nytheatre.com review by Martin Denton
May 8, 2008
In my Playbill for Boeing Boeing, there's an article by Louis Botto about memorable quotes from theatre reviews of the past—barbs like Walter Kerr's headline for his review of I Am a Camera: "Me no Leica." I wish I had something even half as witty with which to begin this review, but alas, I am coming up dry.
So instead I will say just this: the two and a half hours I was in the Longacre Theatre last night felt like two and a half eternities to me; watching Boeing Boeing was an unpleasant, almost torturous experience. Some funny people (e.g., Christine Baranski, who has been hilarious elsewhere but is entirely at sea here) and some decidedly unfunny people (e.g., Bradley Whitford and Mark Rylance, the play's leading men) are attempting to do a far-from-classic French sex farce of 1960s vintage, written by Marc Camoletti and translated by Beverley Cross and Francis Evans. But under the leaden direction of Matthew Warchus, the show proceeds at a snail's pace, leaving us with way too much time to realize how offensive the story is and how miscast the actors, save Gina Gershon, all seem to be.
The premise of Boeing Boeing is that Bernard is engaged to three beautiful flight attendants at the same time. Their divergent schedules—which he tracks dutifully (and presumably hilariously) via a copy of the Flight Schedules of all major airlines that sits on his desk—enable him to see his fiancees without any of them suspecting his duplicity. Helping him keep track of the girls is his sour French maid Berthe (Bernard, an American architect, lives in Paris). All has gone well until today, when his old friend from Wisconsin, Robert, turns up unexpectedly. Soon thereafter, the fiancees' schedules go haywire, and by the time the first act curtain falls, all three of them are at or approaching Bernard's apartment. Complications, as they say, ensue.
In this production, though, it takes so long for the story to get going—at least a half an hour passes before Robert even arrives—that there's lots of time up front to ponder just exactly what sort of loveless, egotistical, objectifying scumbag Bernard really is. Maybe it was really funny in 1962 to contemplate a man-about-town juggling three women (whom he identifies by their country of origin; whom he meets through a friend/procurer at the airport; whom the costume designer has helpfully color-coded so we can tell them apart) like so many pets. It isn't funny in 2008, even if the program assures us that the play is set in the '60s. Why are we reviving this lame, offensive bit of drivel?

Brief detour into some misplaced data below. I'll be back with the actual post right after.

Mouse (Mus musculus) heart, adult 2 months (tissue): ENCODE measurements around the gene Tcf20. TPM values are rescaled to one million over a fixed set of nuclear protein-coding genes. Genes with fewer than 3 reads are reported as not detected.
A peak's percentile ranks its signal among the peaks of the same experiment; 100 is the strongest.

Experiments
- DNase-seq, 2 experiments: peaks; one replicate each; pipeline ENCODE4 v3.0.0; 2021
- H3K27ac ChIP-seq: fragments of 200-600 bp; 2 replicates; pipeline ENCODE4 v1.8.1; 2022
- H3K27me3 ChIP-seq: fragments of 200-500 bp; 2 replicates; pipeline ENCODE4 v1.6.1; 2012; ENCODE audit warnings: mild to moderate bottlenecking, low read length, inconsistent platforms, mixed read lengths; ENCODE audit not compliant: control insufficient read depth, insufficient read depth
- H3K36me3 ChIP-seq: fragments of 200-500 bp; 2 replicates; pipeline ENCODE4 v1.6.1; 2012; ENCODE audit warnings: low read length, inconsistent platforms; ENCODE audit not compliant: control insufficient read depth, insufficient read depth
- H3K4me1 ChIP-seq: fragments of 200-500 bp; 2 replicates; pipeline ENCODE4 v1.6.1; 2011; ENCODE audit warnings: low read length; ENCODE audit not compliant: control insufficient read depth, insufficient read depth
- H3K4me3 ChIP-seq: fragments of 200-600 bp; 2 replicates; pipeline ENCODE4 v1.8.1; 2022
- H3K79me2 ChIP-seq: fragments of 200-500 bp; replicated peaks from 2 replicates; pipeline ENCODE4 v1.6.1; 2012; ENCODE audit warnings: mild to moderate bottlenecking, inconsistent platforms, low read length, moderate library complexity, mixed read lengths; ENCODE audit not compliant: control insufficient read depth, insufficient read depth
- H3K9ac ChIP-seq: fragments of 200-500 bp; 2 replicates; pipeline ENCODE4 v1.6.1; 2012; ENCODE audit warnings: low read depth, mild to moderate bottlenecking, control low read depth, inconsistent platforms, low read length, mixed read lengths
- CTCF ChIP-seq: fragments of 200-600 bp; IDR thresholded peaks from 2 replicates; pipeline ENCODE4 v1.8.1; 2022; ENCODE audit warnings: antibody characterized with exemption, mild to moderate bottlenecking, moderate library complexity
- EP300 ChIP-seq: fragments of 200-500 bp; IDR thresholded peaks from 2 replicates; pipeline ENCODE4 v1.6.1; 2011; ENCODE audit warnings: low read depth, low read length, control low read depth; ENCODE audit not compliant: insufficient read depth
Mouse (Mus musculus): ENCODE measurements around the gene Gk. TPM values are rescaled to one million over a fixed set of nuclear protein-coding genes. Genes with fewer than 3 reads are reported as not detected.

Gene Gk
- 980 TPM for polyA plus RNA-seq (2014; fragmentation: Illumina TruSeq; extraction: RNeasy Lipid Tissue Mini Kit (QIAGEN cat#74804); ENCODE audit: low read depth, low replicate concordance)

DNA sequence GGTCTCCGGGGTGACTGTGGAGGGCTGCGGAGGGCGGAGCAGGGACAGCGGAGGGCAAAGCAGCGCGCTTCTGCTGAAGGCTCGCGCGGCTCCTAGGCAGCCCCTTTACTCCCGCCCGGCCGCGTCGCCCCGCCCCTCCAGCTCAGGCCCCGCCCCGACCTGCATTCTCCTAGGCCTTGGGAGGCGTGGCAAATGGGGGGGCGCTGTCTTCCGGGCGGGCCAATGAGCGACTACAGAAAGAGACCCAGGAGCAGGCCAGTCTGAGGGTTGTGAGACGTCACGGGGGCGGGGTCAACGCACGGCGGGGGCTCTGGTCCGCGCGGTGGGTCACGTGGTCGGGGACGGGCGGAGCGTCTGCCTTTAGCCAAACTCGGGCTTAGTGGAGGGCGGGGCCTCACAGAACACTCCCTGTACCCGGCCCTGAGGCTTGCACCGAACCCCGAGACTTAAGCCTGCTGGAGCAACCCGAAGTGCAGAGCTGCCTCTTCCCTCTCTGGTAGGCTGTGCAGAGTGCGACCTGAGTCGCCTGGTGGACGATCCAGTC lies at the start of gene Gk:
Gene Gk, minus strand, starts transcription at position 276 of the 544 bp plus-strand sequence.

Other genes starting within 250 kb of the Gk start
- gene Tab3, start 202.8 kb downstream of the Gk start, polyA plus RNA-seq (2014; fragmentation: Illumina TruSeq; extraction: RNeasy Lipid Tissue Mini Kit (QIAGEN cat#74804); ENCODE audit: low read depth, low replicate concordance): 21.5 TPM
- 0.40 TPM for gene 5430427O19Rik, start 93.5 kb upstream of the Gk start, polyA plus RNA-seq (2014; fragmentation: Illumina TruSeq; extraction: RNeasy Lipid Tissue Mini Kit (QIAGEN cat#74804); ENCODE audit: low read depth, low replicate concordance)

Once Robert does arrive on the scene, and the necessity for keeping the three stewardesses from ever being in the same room at the same time asserts itself, opportunities for fun become apparent. But Rylance, who heretofore has been known for much more serious kinds of drama, never presents us with a characterization for Robert that helps us understand (a) why he allows himself to get involved in Bernard's foolishness and (b) why we should be rooting for him to succeed in helping Bernard survive the inevitable explosion when his deceptions are revealed. Further, though Rylance executes lots of physical/slapstick antics, nothing he does feels funny: the clown's grace is absent; the timing is always just slightly off.
Whitford, who as Bernard needs to be straight man to Rylance's man/child Robert, has seemingly been directed to play his role at full tilt all the time, sort of like Cary Grant's manic turn as Mortimer in the film Arsenic and Old Lace (when what's called for is something along the lines of Tony Curtis's silly-but-smooth Joe in Some Like It Hot). Similarly, the actresses playing the fiancees—Kathryn Hahn as the American, Gloria; Gina Gershon as the Italian, Gabriella; and especially Mary McCormack as the German, Gretchen—are always at full volume, vocally and otherwise; Hahn and McCormack assume garish aggressive postures so frequently that you wonder how their characters ever got through flight attendant training. Gershon, it must be noted, is resisting Warchus's attempt to make everyone in the play into the most foolish and repulsive caricatures possible. But she cannot save Boeing Boeing from the director's determination to crash it.
And then there's top-billed Christine Baranski, who deserves a better vehicle for her return to Broadway. She plays Berthe the maid, which is the smallest role in the piece and gives her very little opportunity to display the wry deadpan wit she's known for—particularly because she's made to deliver her lines in a thick (sometimes incomprehensible) French accent.
I hope to see Baranski in something more suitable, and soon.